I had very little to do in the delivery room when my four girls were born. My wife was the hero. She sweated, strained, pushed and gasped for hours. I stroked her arm a few times — and ate some doughnuts.
There was a normal amount of blood but no serious complications. Our oldest daughter took forever to be born. Our second was in such a hurry that we thought she might end up on the hospital floor. Our third tied her umbilical cord in knots in the womb. And our youngest calmly slipped out as if to say, "OK, I'm born. What's next?"
Normal births are amazing, whether they occur in hospitals or homes or the back seats of taxis. But when I consider the birth of Jesus, I'm in total awe — not just because of Mary and Joseph's bumpy ride from Nazareth, Mary's lack of a doctor (and no anesthesia!) and the crudeness of the manger, but also because of how Jesus was conceived.
Mary was a virgin. Joseph, the "father," had nothing to do but stand in the background.
Secularists and liberal theologians have mocked the Christian belief in the virgin birth for centuries. Thomas Jefferson called it a fable while Episcopal heretic John Shelby Spong called it an "entrance myth." The concept of a woman giving birth to a baby without a man's involvement is ludicrous to unbelievers. It contradicts all the laws of biology.
Yet Mary was not a scoffer. She asked the angel how she would bear this promised Messiah and he said, "The Holy Spirit will come upon you, and the power of the Most High will overshadow you" (Luke 1:35, NASB).
I would have asked for more scientific information. How exactly will the ovum be fertilized? I would also have questioned God about the gossip this unusual situation might trigger. Aren't people going to get the wrong idea? Won't they accuse Joseph and Mary of fornicating?
But Mary didn't quibble over details or worry about the fallout. She believed Gabriel's announcement and submitted to God in childlike faith. She told him, "May it be done to me according to your word" (v. 38).
The Greek word for "overshadow" used in verse 35, episkiazo, is a reference to the cloud of God's presence that materialized in Moses' tabernacle. The Amplified Bible Classic Edition translates Luke 1:35 as He "will overshadow you like a shining cloud." This same cloud hovered over the Ark of the Covenant, led God's people through the wilderness and filled Solomon's temple with radiant shekinah glory.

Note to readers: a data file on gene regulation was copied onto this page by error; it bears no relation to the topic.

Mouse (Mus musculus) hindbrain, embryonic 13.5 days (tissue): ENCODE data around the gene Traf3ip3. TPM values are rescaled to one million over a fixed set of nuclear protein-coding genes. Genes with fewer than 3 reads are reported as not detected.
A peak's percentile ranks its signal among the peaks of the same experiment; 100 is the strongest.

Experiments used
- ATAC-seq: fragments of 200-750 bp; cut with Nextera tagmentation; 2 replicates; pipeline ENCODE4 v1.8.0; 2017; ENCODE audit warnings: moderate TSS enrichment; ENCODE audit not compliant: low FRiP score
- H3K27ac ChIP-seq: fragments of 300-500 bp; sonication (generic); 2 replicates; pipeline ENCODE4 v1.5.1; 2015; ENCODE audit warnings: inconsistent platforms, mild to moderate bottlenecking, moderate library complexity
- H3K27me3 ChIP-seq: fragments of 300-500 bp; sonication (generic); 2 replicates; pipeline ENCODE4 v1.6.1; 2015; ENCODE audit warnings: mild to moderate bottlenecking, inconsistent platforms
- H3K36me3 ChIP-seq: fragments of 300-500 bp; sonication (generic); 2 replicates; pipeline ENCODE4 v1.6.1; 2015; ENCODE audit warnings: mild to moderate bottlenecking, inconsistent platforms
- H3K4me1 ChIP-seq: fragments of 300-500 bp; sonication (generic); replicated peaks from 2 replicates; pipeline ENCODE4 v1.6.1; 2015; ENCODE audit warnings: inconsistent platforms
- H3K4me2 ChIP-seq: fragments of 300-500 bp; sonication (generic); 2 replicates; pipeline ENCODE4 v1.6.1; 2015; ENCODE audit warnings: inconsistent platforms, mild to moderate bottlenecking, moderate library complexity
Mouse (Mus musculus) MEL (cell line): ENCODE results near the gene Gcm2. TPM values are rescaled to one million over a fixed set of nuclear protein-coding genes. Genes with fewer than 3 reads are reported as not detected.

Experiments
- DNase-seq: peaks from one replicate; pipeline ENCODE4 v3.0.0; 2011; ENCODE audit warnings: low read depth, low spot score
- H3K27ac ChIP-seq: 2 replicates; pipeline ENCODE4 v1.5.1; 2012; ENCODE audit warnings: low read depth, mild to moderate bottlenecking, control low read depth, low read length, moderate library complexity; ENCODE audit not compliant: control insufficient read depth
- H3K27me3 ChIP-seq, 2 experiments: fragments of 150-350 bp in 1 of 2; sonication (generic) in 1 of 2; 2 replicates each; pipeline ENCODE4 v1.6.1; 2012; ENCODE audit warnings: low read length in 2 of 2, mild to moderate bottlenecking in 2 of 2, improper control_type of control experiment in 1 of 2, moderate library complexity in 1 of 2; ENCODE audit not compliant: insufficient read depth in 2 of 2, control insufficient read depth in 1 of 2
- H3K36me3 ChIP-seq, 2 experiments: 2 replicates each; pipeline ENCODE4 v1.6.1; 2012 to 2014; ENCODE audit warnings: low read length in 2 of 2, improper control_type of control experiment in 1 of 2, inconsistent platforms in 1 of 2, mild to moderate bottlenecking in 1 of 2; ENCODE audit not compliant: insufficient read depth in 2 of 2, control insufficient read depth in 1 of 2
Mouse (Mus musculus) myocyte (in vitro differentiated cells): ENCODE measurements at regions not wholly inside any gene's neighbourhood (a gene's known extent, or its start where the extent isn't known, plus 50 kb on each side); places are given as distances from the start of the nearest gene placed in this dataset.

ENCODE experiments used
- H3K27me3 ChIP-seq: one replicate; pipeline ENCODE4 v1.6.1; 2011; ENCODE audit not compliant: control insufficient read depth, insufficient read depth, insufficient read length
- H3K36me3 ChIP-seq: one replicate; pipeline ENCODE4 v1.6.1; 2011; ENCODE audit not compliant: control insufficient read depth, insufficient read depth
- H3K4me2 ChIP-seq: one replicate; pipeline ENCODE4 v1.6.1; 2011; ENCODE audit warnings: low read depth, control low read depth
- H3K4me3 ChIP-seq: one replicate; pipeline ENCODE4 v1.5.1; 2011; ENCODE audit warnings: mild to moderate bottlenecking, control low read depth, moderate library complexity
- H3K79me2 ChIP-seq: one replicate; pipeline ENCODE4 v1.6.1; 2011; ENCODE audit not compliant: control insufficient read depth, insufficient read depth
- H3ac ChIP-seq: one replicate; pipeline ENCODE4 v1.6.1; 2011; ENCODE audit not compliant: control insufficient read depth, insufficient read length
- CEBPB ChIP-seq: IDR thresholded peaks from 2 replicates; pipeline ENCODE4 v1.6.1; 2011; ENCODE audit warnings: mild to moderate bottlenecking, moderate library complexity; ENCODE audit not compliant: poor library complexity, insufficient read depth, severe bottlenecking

Think about it: The same cloud of glory that caused Moses' face to shine hovered over a virgin and deposited a divine seed in her womb. The God who hid behind a veil in the Old Testament clothed Himself in human flesh in the New Testament.
The Incarnation cannot be explained in purely biological terms. There was nothing sexual about it, yet Mary's ovum was fertilized without Joseph's sperm. Divinity merged with humanity. Jesus, fully God and fully man, began a nine-month gestation.
When the Savior was born, there was a normal amount of blood, sweat and tears — because Mary was human. But this birth was surrounded with wonder because Joseph was not the father. He came from a line of Hebrew kings but his pedigree was not enough to save the human race. He could not contribute to this miracle.
Doubters think Joseph got Mary pregnant out of wedlock; other skeptics think she was unfaithful to Joseph. If these scandals had happened, Christianity itself would be a lie because: (1) if Jesus were not born of a woman, He could not have identified with our sins fully; and (2) if God were not His biological father, He could not have redeemed us.
But the virgin birth did happen and is the most glorious revelation of the nativity. It is also a bedrock truth of the Christian faith — a truth we cannot question. Bible teacher R.T. Kendall put it this way: "The virgin birth of Christ shows that salvation can never come through human effort." God performed this science-defying miracle without our help. All we can do is praise Him for the fact that Jesus came from heaven, put on human flesh and entered this sinful world as both God and man so He could redeem us.
When we read about the Christmas miracle, our only response is to stand in awe. As you prepare for this holiday season, I pray you and your family will be overshadowed by the glorious, shimmering presence of the true Savior, who is Christ the Lord.
J. Lee Grady was editor of Charisma for 11 years before he launched into full-time ministry in 2010. Today he directs The Mordecai Project, a Christian charitable organization that is taking the healing of Jesus to women and girls who suffer abuse and cultural oppression. Author of several books including 10 Lies the Church Tells Women, he has just released his newest book, Set My Heart on Fire, from Charisma House. You can follow him on Twitter at @LeeGrady or go to his website, themordecaiproject.org.
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